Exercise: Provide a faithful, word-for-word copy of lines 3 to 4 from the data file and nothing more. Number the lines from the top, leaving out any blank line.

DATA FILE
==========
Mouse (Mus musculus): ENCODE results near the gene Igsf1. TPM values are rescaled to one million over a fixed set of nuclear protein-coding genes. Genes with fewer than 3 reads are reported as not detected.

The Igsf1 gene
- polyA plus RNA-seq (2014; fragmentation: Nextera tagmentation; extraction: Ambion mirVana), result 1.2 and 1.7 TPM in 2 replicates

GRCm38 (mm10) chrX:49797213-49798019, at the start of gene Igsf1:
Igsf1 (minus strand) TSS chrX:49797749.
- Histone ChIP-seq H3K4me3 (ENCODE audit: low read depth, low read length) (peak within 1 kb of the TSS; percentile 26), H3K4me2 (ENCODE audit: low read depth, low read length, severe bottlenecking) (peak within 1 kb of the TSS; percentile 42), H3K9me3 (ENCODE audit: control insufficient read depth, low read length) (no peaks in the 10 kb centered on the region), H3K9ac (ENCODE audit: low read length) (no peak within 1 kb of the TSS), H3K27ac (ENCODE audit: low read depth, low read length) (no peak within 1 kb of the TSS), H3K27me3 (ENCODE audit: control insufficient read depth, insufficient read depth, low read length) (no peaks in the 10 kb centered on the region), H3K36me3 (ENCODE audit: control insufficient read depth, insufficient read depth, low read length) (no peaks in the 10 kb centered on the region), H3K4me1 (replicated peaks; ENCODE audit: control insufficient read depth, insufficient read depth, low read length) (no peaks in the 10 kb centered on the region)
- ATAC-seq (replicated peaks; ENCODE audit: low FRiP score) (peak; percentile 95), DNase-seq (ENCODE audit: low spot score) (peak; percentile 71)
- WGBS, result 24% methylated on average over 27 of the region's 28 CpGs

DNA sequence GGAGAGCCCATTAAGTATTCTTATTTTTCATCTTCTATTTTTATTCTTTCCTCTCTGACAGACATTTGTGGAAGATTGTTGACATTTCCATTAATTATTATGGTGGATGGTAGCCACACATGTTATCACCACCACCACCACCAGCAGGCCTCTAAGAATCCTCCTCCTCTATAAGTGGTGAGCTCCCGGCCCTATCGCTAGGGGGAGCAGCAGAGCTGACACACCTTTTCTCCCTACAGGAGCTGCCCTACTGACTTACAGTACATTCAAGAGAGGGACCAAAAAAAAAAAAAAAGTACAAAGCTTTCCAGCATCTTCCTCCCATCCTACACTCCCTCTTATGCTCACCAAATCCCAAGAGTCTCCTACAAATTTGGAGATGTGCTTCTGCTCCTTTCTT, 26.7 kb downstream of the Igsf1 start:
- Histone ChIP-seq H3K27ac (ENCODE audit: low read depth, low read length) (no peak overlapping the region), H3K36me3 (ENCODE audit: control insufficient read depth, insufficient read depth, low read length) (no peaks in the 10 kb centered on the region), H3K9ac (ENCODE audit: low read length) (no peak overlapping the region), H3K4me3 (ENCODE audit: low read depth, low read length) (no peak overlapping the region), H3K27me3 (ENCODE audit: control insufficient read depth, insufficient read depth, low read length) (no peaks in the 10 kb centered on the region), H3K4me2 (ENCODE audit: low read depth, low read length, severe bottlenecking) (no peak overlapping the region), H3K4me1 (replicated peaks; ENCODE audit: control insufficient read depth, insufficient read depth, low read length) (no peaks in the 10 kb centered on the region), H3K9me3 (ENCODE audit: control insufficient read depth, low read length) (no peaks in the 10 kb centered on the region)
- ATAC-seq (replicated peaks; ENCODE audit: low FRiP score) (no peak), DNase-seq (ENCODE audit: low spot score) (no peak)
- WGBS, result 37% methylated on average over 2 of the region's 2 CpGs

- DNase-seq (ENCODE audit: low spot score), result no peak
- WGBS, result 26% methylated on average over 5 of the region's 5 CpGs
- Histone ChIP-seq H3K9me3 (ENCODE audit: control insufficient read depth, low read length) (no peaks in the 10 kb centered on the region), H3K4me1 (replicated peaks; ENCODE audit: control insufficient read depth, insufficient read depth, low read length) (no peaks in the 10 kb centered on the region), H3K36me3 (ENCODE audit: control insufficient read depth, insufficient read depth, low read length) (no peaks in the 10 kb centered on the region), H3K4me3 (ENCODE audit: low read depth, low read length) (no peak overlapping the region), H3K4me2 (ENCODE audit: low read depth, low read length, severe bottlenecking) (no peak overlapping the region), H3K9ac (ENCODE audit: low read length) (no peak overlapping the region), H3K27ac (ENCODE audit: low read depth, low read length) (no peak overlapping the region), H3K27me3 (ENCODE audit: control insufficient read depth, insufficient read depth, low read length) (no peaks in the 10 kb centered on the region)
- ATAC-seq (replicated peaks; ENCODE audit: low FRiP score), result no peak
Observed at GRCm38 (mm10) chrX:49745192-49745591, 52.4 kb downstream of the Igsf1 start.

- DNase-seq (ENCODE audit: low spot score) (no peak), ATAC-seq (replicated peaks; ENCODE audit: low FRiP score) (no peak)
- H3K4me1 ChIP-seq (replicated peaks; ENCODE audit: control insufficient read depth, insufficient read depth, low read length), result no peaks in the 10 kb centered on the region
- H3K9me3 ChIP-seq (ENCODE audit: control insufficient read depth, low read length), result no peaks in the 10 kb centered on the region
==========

- polyA plus RNA-seq (2014; fragmentation: Nextera tagmentation; extraction: Ambion mirVana), result 1.2 and 1.7 TPM in 2 replicates

GRCm38 (mm10) chrX:49797213-49798019, at the start of gene Igsf1: